The Harlem Shake: Examining a cultural phenomenon

The massive group of students explode with energy as the Harlem Shake begins.

Seannie Bryan

The massive group of students explode with energy as the Harlem Shake begins.

Zak Jones, Section Editor

The Harlem Shake. Within mere weeks this insane dance spiraled from three kids in a dorm room to larger scales like University of Georgia’s “underwater Harlem shake” and a Norwegian army drill battalion’s own rendition. It is an outright sensation.

Our own school hosted three separate Harlem Shakes in one week alone.

But what buoys this YouTube phenomenon above the rest? The dance has come a long way since its first appearance in Eve’s “Who’s that Girl” video, a name which inspired Baauer’s viral party anthem.

Answers lie in its accessibility and exclusivity. Scanning a dangerously general search on YouTube of “Harlem shake” would reveal each “edition” (many of them labeled the “best ever”) featuring a specific school, team, club, interest or army. It is a chance to take the people around you and become a part of an Internet sensation, along with the other three hundred thousand results. All you need is a room, some costumes and a strong hormonal response to a bass drop.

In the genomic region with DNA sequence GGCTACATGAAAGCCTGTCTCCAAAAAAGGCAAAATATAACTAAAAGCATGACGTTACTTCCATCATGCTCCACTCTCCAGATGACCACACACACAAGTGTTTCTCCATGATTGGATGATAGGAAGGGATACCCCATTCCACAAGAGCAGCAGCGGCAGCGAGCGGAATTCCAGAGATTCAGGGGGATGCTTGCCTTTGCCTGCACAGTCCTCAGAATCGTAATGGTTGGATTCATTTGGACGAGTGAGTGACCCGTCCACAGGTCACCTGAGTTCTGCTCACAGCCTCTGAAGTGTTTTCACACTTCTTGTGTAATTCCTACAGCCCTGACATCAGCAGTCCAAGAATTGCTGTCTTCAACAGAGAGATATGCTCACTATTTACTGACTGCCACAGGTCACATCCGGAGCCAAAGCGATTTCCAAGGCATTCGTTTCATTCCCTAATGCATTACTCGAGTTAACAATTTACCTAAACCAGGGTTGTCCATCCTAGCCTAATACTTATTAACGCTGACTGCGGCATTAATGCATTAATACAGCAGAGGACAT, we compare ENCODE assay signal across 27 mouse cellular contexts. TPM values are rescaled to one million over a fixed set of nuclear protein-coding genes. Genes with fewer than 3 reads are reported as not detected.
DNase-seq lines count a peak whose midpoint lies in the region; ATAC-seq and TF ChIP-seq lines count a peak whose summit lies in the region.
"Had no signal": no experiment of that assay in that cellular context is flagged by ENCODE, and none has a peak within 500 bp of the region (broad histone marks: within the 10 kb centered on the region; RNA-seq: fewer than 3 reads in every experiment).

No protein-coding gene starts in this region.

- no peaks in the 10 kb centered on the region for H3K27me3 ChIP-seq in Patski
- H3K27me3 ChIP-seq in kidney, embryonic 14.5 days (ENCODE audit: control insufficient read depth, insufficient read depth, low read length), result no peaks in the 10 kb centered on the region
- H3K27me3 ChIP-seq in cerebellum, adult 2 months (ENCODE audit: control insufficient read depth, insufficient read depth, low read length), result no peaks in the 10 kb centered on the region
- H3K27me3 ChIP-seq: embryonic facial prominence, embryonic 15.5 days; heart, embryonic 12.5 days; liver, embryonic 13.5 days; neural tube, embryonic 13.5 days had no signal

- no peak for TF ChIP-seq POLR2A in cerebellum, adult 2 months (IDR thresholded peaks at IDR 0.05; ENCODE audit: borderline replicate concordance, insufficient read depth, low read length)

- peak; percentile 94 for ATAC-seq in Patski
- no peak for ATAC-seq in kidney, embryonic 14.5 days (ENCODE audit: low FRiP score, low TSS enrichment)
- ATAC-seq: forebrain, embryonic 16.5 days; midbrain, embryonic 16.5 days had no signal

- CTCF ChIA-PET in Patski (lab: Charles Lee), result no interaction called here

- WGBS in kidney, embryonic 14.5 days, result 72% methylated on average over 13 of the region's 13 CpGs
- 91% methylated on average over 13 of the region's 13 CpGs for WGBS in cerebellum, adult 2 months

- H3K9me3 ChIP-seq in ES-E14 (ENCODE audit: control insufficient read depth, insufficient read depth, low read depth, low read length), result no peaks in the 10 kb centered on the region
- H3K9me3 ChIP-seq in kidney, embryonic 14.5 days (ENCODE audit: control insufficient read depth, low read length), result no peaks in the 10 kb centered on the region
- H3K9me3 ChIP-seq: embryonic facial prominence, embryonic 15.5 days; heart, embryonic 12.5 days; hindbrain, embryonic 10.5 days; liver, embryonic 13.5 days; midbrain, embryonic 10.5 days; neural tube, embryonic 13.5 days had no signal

Compare it to the last great viral video, K-pop knockout Psy’s “Gangnam Style,” which netted the most views ever on single YouTube video. The similarly strange and exotic dance grew trite quickly. It was passed around, but just couldn’t connect with the audience.

The original Harlem shake was like a blank canvas. It didn’t give a specific form of dance, or form of anything for that matter. Just know to start with one (usually masked) party-starter, and then when the music drops, everyone goes crazy. It’s that simple. It is the job of the viewer to use other “shakes” as inspiration for their own works. It is a loose comparison to art or music, using other works to influence one’s own.

Given this creative basis along with the ease in crafting a video, it is no wonder the Harlem shake rose to the stars of online video so quickly and virally. How could one resist grabbing some friends, some capes and masks and convulsing with reckless abandon?

The 200,000 plus YouTube search results prove that you can’t.

Carlsbad High’s version of the Harlem Shake at the boys varsity basketball game